Nashville’s COVID vaccination effort is now in the “following crowds” phase. And it turns out, some events have been big successes, while others have totally flopped.
For whatever reason, people were in the mood for vaccines at the Nashville Zoo on Sunday. A total of 208 people took shots, including 50 children. Some were busy parents who came purposefully for the convenience. Others were more of the “begrudging type,” who just dropped their objections on the spot and took the shot, says epidemiologist Leslie Waller of the Metro Public Health Department. They included one-third from outside Davidson County.
Why did it go so well? The nice weather helped, Waller says, but even the organizers haven’t figured out what works. So, they’re just trying to create opportunities for people who wouldn’t otherwise seek out a shot.
“We’re still trying to see what’s going to stick, really,” she says. “We’re kind of as baffled as everybody else as to why a place like the zoo would have such a great turnout. And in other locations, we might do like two or three people.”
Nearly four in 10 who got vaccinated at the Nashville Zoo — including most of the out-of-towners — chose the one-shot Johnson & Johnson vaccine, suggesting they valued the convenience.
Recent Vaccine Events
- Casa Azafrán, May 14, 200 shots
- Glenview Elementary School, May 15, 42 shots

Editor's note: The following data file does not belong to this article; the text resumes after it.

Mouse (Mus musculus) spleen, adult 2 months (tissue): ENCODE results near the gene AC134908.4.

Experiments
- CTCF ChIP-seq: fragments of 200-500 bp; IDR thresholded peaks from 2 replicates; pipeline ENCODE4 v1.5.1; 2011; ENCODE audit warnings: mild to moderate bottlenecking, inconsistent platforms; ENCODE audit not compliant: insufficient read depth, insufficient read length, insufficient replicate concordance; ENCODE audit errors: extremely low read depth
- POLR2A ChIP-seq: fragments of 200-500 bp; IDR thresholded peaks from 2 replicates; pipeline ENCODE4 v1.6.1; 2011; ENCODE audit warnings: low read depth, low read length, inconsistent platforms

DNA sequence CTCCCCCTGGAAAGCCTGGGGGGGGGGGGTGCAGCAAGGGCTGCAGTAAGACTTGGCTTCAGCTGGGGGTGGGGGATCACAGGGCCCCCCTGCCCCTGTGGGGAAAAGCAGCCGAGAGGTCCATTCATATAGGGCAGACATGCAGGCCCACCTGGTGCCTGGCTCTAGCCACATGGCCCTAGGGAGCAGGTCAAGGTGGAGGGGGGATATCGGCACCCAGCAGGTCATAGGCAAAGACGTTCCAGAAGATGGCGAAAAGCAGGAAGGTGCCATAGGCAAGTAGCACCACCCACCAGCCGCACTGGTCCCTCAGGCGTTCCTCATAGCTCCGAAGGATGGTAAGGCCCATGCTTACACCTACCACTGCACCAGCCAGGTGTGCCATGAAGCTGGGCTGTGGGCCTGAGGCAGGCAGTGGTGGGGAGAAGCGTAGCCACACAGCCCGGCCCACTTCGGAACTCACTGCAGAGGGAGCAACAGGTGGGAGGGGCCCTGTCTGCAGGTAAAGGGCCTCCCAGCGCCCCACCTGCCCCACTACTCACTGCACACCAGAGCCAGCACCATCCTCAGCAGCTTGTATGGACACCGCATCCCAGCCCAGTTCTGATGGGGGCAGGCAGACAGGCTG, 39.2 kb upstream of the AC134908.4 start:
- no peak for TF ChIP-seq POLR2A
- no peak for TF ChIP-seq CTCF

- Nuestra Señora de Guadalupe Catholic Church, May 19, 182 shots
- Biltmore Place Apartments, May 19, 12 shots
- Full Moon Pickin’ Party, May 21, 3 shots
- Nashville Zoo, May 23, 208 shots
- Ethiopian Community Association in Nashville, May 23, 2 shots
- Whitsitt Elementary School, May 24, 53 shots
By comparison, the Full Moon Pickin’ Party in Percy Warner Park on Friday night yielded just three takers for the whole evening. Maybe because it was held in the southwest quadrant of the city, which has Davidson County’s highest vaccination rates. But it’s hard to know.
Waller says health officials aren’t ready to give up on any types of event or parts of the county just yet, with vaccination rates still shy of 50% countywide. They’ll be at an East Nashville benefit concert on Sunday. Even the busts are seen as a learning experience, she says, not a waste of time.
In Nashville, two sites continue to offer COVID vaccines on weekdays. In surrounding counties, local health departments are offering shots on weekdays without appointments and are also scheduling a limited number of weekend events.